Church_Elders_large9Marks has always provided rock solid resources for the local church – but what makes them so helpful is that they are so accessible.  They have a knack, that reminds me a lot of Bob Kauflin and Sovereign Grace, to be unassuming, and “entry level” and then be able to go deep quickly and not shy away from the meat.  For this I’m very thankful.

Church Elders by Jeramie Rinne is that kind of book.

I can relate to the title of the Intro – “I’m an elder.  Now what?”  – as I’m fairly certain I said those exact words when I became a lay elder almost 10 years ago.  Now on the “other side” as a “vocational” elder, I can see the look of bewilderment on the faces of men as they step into the office.  Again, this is where a book like this is very helpful.  It will become required reading for all new elders for sure.

I believe this is the first book I’ve read by Jeramie Rinne and I found his writing to be clear, informed, and mixed with just the right amount of light-heartedness.  He writes “this book is intended to provide a concise, biblical job description for elders.” [15] and he accomplishes that well, not only for elders, but for church members as well.  Pastorally, the more that we can highlight the biblical perspective of elders, the better our people will understand the purpose and calling of an elder.  He provides practical, yet grounded points that should serve the church well.

  1. Don’t Assume.  Just because someone “looks” like elder material, or [worse] says they ‘should be’ an elder, doesn’t mean they are Scripturally qualified. [See 1 Tim 3 and Titus 1] Do you have a true inner hunger to shepherd the local church?  Do you exemplify Godly character? Can you teach the Bible? Do you lead your family well? Are you male? Are you an established believer?
  2. Smell Like Sheep.  Rinne summarizes the elder’s job as “shepherd the flock…to be more precise, elders are under-shepherds who serve the Good Shepherd by leading his sheep.”[35] This means we have to know them…be in relationships with them.  One sentence I highlighted and underlined was this – “Eldering is more about people than programs.” Yes and AMEN.  We aren’t a board of directors…we are shepherds. Rinne, rightfully so, pushes on the mega-church = corporation model.  The pastor isn’t a CEO, he is a shepherd of people.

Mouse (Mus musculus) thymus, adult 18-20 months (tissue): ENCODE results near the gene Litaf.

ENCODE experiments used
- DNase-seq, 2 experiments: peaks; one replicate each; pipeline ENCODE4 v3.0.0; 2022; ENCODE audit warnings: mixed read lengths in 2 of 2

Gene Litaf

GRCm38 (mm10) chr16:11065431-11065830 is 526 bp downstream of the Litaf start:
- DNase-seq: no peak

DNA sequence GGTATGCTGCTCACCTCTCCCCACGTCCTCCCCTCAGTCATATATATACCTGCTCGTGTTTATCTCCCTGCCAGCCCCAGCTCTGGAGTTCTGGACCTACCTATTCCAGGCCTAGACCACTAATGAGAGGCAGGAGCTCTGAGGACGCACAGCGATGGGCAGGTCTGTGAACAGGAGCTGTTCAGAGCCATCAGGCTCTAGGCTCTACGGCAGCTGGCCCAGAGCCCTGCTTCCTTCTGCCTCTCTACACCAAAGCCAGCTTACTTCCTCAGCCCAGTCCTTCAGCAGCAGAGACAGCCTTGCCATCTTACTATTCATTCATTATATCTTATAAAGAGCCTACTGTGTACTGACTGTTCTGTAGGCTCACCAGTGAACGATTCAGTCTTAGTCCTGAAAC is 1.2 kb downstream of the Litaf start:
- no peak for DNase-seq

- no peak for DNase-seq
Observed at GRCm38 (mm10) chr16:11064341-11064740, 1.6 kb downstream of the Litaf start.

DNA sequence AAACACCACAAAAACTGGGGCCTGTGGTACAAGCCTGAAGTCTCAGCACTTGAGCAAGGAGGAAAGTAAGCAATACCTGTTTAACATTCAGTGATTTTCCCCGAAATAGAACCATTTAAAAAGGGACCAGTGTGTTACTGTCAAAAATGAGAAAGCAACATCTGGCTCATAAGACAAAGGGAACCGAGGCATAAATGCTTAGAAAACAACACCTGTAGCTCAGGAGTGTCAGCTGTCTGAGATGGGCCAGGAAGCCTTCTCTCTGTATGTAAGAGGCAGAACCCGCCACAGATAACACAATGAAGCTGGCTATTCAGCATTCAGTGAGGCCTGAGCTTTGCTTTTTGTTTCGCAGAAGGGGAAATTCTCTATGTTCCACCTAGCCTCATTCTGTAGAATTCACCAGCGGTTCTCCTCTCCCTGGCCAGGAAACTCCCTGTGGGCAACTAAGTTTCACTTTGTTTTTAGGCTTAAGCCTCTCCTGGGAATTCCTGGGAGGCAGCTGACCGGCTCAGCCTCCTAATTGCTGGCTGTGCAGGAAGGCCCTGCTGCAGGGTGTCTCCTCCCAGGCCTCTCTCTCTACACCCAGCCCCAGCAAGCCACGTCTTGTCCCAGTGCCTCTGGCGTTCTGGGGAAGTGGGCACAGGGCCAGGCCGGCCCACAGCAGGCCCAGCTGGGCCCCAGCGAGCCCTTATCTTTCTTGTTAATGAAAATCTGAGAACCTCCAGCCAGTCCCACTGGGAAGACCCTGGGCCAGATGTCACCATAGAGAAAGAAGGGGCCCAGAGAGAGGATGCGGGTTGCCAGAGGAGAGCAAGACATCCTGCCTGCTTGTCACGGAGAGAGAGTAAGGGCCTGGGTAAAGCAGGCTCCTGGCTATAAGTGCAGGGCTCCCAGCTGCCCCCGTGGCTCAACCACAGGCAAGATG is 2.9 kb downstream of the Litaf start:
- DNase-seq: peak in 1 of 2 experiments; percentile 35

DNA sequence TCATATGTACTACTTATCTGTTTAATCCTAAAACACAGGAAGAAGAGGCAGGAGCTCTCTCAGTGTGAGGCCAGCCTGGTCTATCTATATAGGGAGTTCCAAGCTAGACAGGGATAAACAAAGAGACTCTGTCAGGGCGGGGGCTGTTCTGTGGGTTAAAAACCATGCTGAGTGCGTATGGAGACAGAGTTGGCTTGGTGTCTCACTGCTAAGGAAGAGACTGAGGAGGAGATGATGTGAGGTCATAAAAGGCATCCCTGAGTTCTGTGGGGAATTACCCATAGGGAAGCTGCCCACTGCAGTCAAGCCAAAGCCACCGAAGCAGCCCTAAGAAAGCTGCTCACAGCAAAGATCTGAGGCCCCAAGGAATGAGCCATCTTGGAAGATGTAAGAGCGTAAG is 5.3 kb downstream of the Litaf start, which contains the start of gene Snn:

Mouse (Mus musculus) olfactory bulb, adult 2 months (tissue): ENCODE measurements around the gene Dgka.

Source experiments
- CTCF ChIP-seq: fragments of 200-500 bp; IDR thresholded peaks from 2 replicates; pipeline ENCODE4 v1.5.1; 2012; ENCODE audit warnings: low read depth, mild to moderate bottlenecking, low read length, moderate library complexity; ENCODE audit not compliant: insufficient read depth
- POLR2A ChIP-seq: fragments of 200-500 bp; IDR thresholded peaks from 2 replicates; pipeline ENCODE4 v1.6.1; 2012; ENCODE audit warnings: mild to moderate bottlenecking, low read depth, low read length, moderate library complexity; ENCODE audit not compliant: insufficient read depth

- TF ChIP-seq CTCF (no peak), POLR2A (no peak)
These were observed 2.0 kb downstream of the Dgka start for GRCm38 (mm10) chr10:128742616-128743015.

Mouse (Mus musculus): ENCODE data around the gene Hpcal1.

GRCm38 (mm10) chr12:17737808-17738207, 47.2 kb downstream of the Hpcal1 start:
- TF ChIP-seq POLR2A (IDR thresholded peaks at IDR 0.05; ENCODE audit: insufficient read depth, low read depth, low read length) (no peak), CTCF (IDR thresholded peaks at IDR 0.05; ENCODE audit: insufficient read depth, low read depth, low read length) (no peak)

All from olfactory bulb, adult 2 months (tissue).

3. Serve Up the Word. The words Pastor and Teacher go together. [46]. Elders need to be actually teaching the Word of God in some capacity.  Preaching, leading Bible studies, small group discussion, one on one discipleship.  We also need to be protecting all teaching from false doctrine.
  4. Track Down the Strays. We keep watch.  We count sheep.  Who is missing?  Where did they go? Did they fall thru the cracks? Specifically, we watch over the members of the church and encourage the attenders to commit to membership so they can be better cared for. There are different varieties of straying sheep:  sinning sheep, wandering sheep, limping sheep, fighting sheep, and biting sheep.  Elders take notice of the flock and get involved.
  5. Lead Without Lording. Elders have clear Biblical authority to direct the affairs of the local church [74], BUT that doesn’t mean we are dictators. No power trips allowed.  He gives some practical thoughts:  chose humble elders, delegate to deacons, remain accountable, honor the Word, replicate yourself, and trust the congregation.  The great paradox to keep in mind is that an elder is simultaneously a shepherd and a sheep, a leader of the flock and a follower of Jesus, an overseer of the body, yet a dependent part.  [83]
  6. Shepherd Together. Eldering is a “team sport.” We are called to a team of elders, it’s not a solo mission.  We share the load, have many gifts, we sharpen each other, and we love and enjoy each other.
  7. Model Maturity.  When a church appoints a man to be an overseer, it is formally saying “Here is an official church-recognized example of a mature follower of Jesus.” [101]  This makes me gulp in fear when I read it.  Rinne provides some more context “…he isn’t the only example, he isn’t the perfect example, not the best example for every virtue…but he is a duly designated model nonetheless.”   Thus, elders, we need to watch our lives closely and make gospel progress.
  8. Plead for the Flock. Straight up – elders are called to prayer. In a techy example that resonated with the nerd that I am, Rinne writes “Try not to think of prayer and an extra activity tossed into your already overloaded schedule. Rather, think of it as the operating system on which all the of the elders apps run.”  #GOALS. We are called to pray publicly, privately, as a team of elders, and personally with the sheep.

I found this to be an excellent resource for both aspiring and established elders alike.  Let us commit ourselves to the work of shepherding the flock of God that he purchased with the blood of His Son, Jesus.

“Pay careful attention to yourselves and to all the flock, in which the Holy Spirit has made you overseers, to care for the church of God, which he obtained with his own blood.”

(Acts 20:28 ESV)

 

 

 

 

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